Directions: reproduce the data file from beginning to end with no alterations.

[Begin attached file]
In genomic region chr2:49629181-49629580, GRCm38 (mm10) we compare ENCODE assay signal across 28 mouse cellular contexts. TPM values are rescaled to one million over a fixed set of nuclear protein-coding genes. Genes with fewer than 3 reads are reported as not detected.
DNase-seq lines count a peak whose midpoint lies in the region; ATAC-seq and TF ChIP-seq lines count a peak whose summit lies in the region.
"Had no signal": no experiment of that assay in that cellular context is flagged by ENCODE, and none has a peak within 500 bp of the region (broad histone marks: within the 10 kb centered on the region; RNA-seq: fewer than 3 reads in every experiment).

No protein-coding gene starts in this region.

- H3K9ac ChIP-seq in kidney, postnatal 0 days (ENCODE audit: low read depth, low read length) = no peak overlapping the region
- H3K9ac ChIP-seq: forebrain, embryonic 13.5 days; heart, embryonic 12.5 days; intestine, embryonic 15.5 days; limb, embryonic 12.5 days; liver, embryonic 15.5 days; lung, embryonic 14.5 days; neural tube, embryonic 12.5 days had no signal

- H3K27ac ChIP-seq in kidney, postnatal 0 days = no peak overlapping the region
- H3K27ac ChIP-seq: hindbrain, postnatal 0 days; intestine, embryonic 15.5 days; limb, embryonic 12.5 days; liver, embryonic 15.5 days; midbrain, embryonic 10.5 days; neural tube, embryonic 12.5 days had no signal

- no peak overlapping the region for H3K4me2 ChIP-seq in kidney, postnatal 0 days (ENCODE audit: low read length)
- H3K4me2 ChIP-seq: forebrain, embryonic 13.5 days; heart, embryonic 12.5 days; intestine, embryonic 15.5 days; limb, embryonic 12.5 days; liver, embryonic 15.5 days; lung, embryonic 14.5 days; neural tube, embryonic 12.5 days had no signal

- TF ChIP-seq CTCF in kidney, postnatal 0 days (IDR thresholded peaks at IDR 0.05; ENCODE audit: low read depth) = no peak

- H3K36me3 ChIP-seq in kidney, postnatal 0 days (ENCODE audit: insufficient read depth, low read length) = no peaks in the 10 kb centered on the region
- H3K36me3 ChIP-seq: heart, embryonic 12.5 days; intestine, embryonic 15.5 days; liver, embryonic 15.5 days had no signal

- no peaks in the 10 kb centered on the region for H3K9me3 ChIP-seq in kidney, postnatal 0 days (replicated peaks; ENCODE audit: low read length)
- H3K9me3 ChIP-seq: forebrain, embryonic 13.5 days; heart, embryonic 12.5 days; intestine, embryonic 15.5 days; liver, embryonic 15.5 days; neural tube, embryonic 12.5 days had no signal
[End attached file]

In genomic region chr2:49629181-49629580, GRCm38 (mm10) we compare ENCODE assay signal across 28 mouse cellular contexts. TPM values are rescaled to one million over a fixed set of nuclear protein-coding genes. Genes with fewer than 3 reads are reported as not detected.
DNase-seq lines count a peak whose midpoint lies in the region; ATAC-seq and TF ChIP-seq lines count a peak whose summit lies in the region.
"Had no signal": no experiment of that assay in that cellular context is flagged by ENCODE, and none has a peak within 500 bp of the region (broad histone marks: within the 10 kb centered on the region; RNA-seq: fewer than 3 reads in every experiment).

No protein-coding gene starts in this region.

- H3K9ac ChIP-seq in kidney, postnatal 0 days (ENCODE audit: low read depth, low read length) = no peak overlapping the region
- H3K9ac ChIP-seq: forebrain, embryonic 13.5 days; heart, embryonic 12.5 days; intestine, embryonic 15.5 days; limb, embryonic 12.5 days; liver, embryonic 15.5 days; lung, embryonic 14.5 days; neural tube, embryonic 12.5 days had no signal

- H3K27ac ChIP-seq in kidney, postnatal 0 days = no peak overlapping the region
- H3K27ac ChIP-seq: hindbrain, postnatal 0 days; intestine, embryonic 15.5 days; limb, embryonic 12.5 days; liver, embryonic 15.5 days; midbrain, embryonic 10.5 days; neural tube, embryonic 12.5 days had no signal

- no peak overlapping the region for H3K4me2 ChIP-seq in kidney, postnatal 0 days (ENCODE audit: low read length)
- H3K4me2 ChIP-seq: forebrain, embryonic 13.5 days; heart, embryonic 12.5 days; intestine, embryonic 15.5 days; limb, embryonic 12.5 days; liver, embryonic 15.5 days; lung, embryonic 14.5 days; neural tube, embryonic 12.5 days had no signal

- TF ChIP-seq CTCF in kidney, postnatal 0 days (IDR thresholded peaks at IDR 0.05; ENCODE audit: low read depth) = no peak

- H3K36me3 ChIP-seq in kidney, postnatal 0 days (ENCODE audit: insufficient read depth, low read length) = no peaks in the 10 kb centered on the region
- H3K36me3 ChIP-seq: heart, embryonic 12.5 days; intestine, embryonic 15.5 days; liver, embryonic 15.5 days had no signal

- no peaks in the 10 kb centered on the region for H3K9me3 ChIP-seq in kidney, postnatal 0 days (replicated peaks; ENCODE audit: low read length)
- H3K9me3 ChIP-seq: forebrain, embryonic 13.5 days; heart, embryonic 12.5 days; intestine, embryonic 15.5 days; liver, embryonic 15.5 days; neural tube, embryonic 12.5 days had no signal